Adoptee Resources can be the missing pieces when searching for birth family

Adoptee Resources

While this page is called Adoptee Resources, it is also for donor conceived individuals, others with unknown parents, and anyone interested in adoption.

As an adoptee in search for more than 25 years—and a pioneer in the use of DNA testing to find birth parents—I have discovered many useful resources that I am sharing here.

DNA Testing

Genetic genealogy DNA tests have helped me—and thousands of others—get around sealed records, lies, and coverups to identify and reunite with biological family members.

See my Finding Lost Family page for details on how this is done.

Five home DNA tests are certainly among the most important adoptee resources. To learn more about each one and see current pricing, click the links.



Family Finder

MyHeritage DNA

Living DNA  

Outsource Your Search?

Most people will not be lucky enough to immediately match a close relative on any of these DNA tests. If that's you, success is still possible. But you need to dive deeply into both genetic genealogy and conventional genealogy.

See my DNA Education page.

Identifying the common ancestors you share with distant DNA matches and then tracing many families forward in time to identify your birth parent can easily require 100 hours or more.

That's typical for an experienced researcher who already knows what to do.

Learning how to do it yourself will take a lot longer.

If you don’t have that much time—or you’re concerned about birth parents passing away before you find them—you should consider outsourcing your search.

You can hire a professional genealogist from companies such as Legacy Tree Genealogists and Ancestry Pro Genealogists.

Today's Most Important Book on Adoption

“Hole in My Heart” by Lorraine Dusky feels like two different but complementary books beautifully stitched together by a gifted author. The first is a heartfelt memoir of a young woman forced by circumstances to give up her child for adoption. The second, backed by copious footnotes, is an overview of adoption in America, including the long-term impact on adoptees, and efforts to reform adoption through open records.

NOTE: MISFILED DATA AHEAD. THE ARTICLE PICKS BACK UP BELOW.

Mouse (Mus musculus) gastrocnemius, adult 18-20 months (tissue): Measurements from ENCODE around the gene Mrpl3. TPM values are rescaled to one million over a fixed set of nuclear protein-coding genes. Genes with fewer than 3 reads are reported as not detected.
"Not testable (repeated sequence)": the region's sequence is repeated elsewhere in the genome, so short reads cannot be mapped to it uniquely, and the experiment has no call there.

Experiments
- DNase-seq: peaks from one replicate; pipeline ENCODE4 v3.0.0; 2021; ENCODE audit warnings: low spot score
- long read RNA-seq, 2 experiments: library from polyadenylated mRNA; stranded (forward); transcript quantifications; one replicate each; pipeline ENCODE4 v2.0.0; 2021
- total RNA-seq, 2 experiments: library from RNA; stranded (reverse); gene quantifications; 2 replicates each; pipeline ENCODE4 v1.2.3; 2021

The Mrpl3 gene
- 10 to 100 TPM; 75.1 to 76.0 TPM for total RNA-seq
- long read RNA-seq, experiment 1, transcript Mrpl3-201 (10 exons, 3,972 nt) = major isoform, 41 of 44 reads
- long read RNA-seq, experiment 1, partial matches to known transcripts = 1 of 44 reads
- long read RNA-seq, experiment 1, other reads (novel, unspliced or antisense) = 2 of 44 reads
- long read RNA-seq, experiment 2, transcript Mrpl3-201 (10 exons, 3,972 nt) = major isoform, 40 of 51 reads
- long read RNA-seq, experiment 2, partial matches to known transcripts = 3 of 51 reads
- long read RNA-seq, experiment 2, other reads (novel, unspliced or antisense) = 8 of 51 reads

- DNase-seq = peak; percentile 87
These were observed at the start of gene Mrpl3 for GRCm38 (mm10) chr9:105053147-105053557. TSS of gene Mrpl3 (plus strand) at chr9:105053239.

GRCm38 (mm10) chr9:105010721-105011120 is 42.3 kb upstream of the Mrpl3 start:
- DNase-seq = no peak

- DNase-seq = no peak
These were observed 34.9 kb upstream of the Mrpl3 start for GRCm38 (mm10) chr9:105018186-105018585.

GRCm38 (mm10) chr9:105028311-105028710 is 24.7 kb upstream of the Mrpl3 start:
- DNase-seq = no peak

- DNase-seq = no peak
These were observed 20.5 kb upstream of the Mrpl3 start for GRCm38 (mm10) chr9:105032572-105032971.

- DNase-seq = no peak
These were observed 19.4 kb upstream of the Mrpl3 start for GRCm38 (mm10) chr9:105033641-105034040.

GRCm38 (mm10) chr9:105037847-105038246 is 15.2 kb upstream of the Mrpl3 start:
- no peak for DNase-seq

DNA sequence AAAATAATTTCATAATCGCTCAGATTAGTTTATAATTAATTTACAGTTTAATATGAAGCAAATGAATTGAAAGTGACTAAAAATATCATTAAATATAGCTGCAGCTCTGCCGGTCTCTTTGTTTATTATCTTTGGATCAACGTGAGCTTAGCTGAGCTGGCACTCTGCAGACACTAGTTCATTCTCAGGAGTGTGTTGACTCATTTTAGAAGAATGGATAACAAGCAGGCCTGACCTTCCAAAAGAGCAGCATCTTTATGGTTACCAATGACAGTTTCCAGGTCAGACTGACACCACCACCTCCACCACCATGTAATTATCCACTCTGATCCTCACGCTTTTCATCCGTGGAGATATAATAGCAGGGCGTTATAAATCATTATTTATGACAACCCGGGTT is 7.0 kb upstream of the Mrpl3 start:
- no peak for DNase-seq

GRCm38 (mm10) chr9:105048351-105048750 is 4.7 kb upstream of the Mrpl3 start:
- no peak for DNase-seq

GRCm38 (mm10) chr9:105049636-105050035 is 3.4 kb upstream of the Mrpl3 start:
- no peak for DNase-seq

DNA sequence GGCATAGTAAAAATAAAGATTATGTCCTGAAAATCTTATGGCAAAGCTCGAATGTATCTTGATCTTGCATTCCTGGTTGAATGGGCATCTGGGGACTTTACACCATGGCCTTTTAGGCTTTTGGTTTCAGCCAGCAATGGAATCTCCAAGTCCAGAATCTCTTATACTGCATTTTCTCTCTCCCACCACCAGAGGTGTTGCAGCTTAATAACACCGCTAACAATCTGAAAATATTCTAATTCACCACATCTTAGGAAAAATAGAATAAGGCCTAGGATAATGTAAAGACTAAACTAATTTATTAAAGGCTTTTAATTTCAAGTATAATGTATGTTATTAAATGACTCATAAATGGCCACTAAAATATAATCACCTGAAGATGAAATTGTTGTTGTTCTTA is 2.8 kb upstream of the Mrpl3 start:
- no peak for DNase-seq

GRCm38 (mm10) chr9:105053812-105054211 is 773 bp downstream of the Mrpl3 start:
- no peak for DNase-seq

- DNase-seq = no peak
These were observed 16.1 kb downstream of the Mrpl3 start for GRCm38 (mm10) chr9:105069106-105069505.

As an adoptee myself, I have read many books on the subject. While Dusky only occupies one corner of the adoption triangle, the long, emotionally exhausting reunion with her daughter yielded deep insights into the perspectives of adoptees and their adoptive parents. This book helps readers understand the challenges and trauma of adoption from all sides.

The book also provides an important glimpse of American society as it used to be. Today, with nearly 50% of babies born to single mothers, it can be hard for younger readers to imagine the overwhelming shame felt by unwed mothers and the enormous pressure they faced to give up their babies.

My biological mother knew the couple that adopted me. Yet she died in an accident just 13 months after my birth. Had she lived, would she have reached out to me someday? I will never know. As Dusky makes clear, life is full of What-Ifs that can hold us like a vice and never let go.

While Dusky’s path is not the one she wanted, the world is a much better place for her being the one to take it. First, she had the courage to become a revered spokesperson for open records and that movement has progressed much farther than it would have without her. Secondly, as a seasoned journalist, she was the perfect writer to research and write this amazing book.

Adoptee Resources on Facebook